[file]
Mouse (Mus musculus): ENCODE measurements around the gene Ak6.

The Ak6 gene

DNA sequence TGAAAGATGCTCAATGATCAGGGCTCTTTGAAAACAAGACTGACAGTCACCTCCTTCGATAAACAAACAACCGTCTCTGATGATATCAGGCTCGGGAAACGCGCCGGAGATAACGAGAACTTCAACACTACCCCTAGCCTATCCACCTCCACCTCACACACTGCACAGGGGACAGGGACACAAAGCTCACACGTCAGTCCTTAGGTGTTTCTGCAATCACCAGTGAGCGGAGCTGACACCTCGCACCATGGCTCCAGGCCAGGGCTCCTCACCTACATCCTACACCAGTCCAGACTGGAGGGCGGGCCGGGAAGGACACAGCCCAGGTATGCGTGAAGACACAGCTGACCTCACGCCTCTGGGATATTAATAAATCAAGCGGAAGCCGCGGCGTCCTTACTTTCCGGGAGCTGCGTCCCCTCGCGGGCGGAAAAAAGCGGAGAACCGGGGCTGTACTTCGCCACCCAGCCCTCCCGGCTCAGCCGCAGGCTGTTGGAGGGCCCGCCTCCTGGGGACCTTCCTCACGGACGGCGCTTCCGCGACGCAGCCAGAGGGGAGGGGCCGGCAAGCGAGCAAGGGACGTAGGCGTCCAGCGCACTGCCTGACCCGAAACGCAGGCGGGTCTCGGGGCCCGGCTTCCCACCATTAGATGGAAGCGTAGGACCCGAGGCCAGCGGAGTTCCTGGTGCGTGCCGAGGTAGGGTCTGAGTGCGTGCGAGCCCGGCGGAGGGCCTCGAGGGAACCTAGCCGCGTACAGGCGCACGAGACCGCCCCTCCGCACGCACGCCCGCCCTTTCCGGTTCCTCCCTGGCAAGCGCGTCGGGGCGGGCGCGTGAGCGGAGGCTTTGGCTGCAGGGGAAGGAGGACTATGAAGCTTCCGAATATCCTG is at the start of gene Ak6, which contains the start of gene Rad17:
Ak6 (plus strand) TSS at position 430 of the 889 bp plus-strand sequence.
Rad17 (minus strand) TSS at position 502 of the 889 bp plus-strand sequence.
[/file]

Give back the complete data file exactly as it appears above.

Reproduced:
Mouse (Mus musculus): ENCODE measurements around the gene Ak6.

The Ak6 gene

DNA sequence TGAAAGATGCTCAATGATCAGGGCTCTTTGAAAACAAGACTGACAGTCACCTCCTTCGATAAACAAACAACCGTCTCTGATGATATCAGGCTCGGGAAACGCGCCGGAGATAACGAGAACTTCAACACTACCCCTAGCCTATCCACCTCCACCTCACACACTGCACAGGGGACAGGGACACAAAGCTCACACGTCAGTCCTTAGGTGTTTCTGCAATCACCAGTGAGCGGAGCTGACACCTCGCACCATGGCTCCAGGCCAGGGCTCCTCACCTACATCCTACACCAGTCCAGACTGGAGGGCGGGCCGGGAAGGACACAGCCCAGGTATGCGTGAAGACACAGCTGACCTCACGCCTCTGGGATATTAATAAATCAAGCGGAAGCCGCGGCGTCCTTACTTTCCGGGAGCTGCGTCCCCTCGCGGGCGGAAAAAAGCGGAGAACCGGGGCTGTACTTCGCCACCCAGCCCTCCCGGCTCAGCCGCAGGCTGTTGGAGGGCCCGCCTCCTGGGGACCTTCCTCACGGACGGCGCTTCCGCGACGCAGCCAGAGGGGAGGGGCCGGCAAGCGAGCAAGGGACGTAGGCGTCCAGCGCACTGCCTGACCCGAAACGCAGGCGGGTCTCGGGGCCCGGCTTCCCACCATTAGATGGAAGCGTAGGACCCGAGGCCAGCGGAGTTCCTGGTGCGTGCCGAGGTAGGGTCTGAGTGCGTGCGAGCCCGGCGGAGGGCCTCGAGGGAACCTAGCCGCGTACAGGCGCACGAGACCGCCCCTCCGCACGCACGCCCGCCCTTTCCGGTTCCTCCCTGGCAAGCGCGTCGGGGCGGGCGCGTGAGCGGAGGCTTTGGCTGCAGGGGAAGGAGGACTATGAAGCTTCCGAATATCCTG is at the start of gene Ak6, which contains the start of gene Rad17:
Ak6 (plus strand) TSS at position 430 of the 889 bp plus-strand sequence.
Rad17 (minus strand) TSS at position 502 of the 889 bp plus-strand sequence.